Four, I use a cross-platform password vault like LastPass or 1Password to store all of my passwords. I like it because I can access it from any device, and there are plugins for nearly every web browser so I can just grab my password for a particular login, regardless of how I’m accessing it, and log in to that particular website.
Finally, I keep three backups of everything: iCloud Drive, as I already discussed; Apple’s Time Machine, which saves my files over wifi; and, a plug-in 2 TB external hard drive. I’m also thinking about getting a smaller external drive to carry around with me in my briefcase. I can get a 2 TB drive for less than $100, which is the lowest price I’ve ever seen for a drive that size. This way, if I ever had to replace my laptop, I can immediately restore my data from backups, and be up and running in a few hours.
What Can You Do?
If you’re still clanking around on a desktop that’s two or three updates behind the latest operating system, you owe it to yourself and your work to upgrade and diversify as soon as possible. Do the following to protect yourself.
- Get an external USB hard drive and back everything up. I found a 2 TB Seagate Slim model for $70, and it’s about the size of a mobile phone. Back your work up once a day. If you currently do not have any backup, order one of these right now and pray you don’t have a lightning strike in the next three days. If you don’t want to spend that kind of money, then you should. . .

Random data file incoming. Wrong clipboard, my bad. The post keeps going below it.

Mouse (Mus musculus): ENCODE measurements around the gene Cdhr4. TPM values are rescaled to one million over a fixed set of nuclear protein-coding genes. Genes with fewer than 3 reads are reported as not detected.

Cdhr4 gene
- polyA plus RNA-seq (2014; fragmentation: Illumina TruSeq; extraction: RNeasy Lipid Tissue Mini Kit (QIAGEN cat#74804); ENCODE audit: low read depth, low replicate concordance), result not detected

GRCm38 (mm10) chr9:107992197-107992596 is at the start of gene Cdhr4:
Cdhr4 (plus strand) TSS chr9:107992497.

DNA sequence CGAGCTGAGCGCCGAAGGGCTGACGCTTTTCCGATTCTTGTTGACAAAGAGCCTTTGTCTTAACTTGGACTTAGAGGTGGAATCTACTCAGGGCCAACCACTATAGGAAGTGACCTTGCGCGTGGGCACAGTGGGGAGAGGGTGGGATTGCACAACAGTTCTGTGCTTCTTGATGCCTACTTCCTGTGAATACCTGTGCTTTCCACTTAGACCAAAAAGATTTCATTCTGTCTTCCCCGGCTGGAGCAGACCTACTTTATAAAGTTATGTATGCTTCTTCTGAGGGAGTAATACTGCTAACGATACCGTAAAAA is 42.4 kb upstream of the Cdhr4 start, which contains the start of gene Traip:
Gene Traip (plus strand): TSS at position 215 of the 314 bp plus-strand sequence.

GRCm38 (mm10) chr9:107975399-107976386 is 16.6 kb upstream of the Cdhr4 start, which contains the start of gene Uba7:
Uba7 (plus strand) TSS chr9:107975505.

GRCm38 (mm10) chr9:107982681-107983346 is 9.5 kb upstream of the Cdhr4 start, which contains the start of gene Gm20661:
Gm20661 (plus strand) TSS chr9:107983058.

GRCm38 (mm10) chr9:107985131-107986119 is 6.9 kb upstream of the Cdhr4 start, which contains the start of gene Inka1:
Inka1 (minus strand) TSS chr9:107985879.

- Get a Dropbox account (pay for a 1 TB account), and save everything there as a secondary backup. You may need to move all your important files to a Dropbox folder, which may cause you to revamp your entire filing system, but it sure beats losing everything forever in a catastrophic hard drive failure.
- Share collaborative projects on Google Drive; don’t email documents back and forth. For one thing, you can work on a document simultaneously. For another, there’s no playing “which version is the latest?” Work on one document and skip back to previous versions if you need to undo something.
- Get a tablet that lets you access your backed up and cloud-based documents. If you use Apple, get an iPad, or a Galaxy tablet if you must. If you use Windows,
switch to Apple immediatelyI mean, use a Windows Surface machine. But get something that lets you switch smoothly and easily. If you use Android phones and tablets, but have an Apple laptop, you can still use Dropbox and Google Drive, but you most likely cannot access your iCloud account.
- Get a password vault like 1Password (my favorite) or LastPass. Both work equally well, and both work on Apple, Android, and Windows. They work on every device — laptop, tablet, and phone — and work on nearly every browser. For the sake of your security, get one of these and use complicated passwords. If you store them in the vault, you never have to remember them.
Bottom line: You’re 1/60th of a second away from a fried hard drive. Given that the average life of a hard drive is 5 –7 years, if you’re using anything older than 2011, you’re at risk of losing everything. Make backups, learn to work on the cloud, and keep your technology up to date so you can keep working even when something crashes and burns.